The WLS is a unique, large-scale longitudinal study of adults and their families that covers more than half a century of life. It is a valuable resource for research on aging, life course, inter-generational transfers, relationships, family functioning, long term effects of education and cognitive ability, occupational careers, physical and mental well-being, and morbidity and mortality.
This study was a federally mandated customer service evaluation of services received from Wisconsin Job Centers.
The NCS is the largest study ever done to examine the effects of environmental influences on the health and development of over 100,000 children nationwide, following them from before birth, to age 21.
This longitudinal survey of senior women who have undergone breast surgery related to cancer was fielded between 2005 and 2008. The survey design involved 4 waves of telephone surveys with women over age 65 in the states of New York, Florida, Illinois, and California.
The UWSC has conducted ten focus groups on people’s experiences as they decide how to handle economic or legal problems in their lives.
This telephone survey is conducted with students from midwestern high schools, who participated in an in school research project during their civics classes.
The purpose of this survey is to further explore the linkages among various aspects of public response to new technologies and scientific developments, such as nanotechnology, and to track how public awareness of these technologies is changing over time.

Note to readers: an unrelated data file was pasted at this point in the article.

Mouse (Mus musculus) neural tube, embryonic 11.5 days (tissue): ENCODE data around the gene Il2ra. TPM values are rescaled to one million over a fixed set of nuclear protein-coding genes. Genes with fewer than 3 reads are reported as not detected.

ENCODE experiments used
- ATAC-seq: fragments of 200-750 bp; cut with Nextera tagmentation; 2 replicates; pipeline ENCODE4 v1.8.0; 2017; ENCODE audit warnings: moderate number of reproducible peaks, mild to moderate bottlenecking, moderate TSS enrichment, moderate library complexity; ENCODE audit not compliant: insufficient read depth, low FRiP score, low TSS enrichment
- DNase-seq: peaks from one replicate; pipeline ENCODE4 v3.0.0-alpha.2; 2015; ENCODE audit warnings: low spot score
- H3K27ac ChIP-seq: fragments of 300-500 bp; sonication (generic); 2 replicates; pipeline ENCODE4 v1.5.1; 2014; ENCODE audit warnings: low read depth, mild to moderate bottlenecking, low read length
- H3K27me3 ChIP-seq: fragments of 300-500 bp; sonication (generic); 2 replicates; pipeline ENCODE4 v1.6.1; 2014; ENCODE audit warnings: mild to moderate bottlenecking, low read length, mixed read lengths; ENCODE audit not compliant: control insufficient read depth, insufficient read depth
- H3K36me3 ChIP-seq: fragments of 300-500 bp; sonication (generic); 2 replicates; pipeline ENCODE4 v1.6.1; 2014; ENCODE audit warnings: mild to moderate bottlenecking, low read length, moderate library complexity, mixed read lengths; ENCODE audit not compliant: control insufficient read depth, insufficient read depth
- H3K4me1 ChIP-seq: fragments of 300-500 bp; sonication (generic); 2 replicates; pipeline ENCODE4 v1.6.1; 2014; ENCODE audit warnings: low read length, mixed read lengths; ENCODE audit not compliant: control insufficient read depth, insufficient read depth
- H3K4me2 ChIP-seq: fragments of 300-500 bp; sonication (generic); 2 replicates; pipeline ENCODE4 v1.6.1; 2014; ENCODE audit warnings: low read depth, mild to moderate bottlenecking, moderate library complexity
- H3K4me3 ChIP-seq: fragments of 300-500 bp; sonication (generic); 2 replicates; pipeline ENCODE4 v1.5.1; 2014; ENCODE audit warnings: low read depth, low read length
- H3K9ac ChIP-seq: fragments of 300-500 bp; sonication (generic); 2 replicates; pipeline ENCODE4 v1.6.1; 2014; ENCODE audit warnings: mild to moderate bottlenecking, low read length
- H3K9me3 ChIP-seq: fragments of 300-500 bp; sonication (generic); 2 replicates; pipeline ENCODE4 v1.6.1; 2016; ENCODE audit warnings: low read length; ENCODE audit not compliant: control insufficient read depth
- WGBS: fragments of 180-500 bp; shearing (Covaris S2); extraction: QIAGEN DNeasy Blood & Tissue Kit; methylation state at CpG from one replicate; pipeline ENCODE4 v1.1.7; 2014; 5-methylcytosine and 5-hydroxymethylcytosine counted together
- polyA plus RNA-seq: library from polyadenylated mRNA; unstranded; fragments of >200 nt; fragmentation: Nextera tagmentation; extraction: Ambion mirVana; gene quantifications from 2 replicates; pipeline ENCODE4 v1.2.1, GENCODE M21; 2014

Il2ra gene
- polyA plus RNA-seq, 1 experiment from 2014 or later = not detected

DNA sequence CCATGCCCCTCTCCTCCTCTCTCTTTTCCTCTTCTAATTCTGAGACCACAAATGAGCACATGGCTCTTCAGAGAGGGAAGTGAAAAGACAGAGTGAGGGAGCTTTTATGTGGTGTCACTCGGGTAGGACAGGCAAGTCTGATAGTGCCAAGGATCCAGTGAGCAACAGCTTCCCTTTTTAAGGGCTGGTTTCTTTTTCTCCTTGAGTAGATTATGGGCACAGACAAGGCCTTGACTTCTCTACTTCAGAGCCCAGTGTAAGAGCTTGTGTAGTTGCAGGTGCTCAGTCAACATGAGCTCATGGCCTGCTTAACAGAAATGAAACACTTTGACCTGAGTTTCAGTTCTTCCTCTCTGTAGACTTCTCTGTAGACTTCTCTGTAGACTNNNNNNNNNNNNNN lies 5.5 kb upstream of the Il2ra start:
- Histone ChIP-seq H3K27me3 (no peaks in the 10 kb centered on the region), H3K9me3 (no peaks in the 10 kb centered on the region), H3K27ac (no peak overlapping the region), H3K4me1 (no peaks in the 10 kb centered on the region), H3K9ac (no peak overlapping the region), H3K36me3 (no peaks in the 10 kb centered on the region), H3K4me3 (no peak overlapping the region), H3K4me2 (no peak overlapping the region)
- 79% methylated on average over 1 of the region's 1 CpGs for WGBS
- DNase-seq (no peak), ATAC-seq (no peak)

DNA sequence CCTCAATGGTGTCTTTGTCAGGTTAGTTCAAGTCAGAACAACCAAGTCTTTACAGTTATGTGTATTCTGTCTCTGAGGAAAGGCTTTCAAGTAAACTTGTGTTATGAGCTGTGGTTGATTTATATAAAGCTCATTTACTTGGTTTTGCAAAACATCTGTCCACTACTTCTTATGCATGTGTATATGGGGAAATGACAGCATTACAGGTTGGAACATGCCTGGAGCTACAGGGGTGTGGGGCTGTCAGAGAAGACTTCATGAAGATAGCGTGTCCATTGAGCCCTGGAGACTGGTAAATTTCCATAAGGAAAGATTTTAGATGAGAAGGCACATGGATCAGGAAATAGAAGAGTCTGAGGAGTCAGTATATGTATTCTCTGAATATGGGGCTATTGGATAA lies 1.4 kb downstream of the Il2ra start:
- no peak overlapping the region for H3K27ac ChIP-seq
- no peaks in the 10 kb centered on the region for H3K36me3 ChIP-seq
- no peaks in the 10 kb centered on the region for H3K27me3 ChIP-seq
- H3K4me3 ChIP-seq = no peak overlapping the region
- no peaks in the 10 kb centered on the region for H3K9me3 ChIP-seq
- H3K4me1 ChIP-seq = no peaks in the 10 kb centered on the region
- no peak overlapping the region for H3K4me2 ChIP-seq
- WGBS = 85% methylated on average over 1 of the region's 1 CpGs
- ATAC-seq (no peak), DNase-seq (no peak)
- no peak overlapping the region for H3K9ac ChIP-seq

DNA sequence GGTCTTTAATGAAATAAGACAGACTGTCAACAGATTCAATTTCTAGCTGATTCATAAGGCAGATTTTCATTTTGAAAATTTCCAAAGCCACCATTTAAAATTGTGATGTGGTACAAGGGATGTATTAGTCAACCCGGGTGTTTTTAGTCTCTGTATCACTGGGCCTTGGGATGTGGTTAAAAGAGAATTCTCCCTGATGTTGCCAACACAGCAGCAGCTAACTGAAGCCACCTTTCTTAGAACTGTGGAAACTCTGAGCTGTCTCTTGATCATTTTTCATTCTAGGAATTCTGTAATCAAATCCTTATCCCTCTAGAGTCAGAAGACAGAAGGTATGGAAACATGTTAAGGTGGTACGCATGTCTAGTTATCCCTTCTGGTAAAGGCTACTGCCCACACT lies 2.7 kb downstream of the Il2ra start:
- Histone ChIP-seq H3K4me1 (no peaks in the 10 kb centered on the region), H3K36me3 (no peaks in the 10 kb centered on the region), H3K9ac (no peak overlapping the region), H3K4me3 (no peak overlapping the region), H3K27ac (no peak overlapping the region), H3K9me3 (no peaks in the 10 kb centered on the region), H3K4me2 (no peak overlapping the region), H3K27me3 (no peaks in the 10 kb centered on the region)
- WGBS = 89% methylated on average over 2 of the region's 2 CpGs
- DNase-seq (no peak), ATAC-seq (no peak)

Pregnancy Risk Assessment Monitoring System (PRAMS) is a population-based CDC surveillance system to reduce infant mortality and low birth weight. Started in 1987, PRAMS collects state-specific data on maternal behaviors that will be used for planning and assessing perinatal health programs. UWSC has been conducting the phone follow-up to the mail survey for the Wisconsin Department of Health Services since 2007.
This project is a national, random digit-dialed telephone survey of 2,800 community-living U.S. adults between the ages of 35 and 89 to collect information on health-related quality of life.
The purpose of this survey is to explore the linkages among various aspects of public response to new technologies and scientific developments, such as nanotechnology.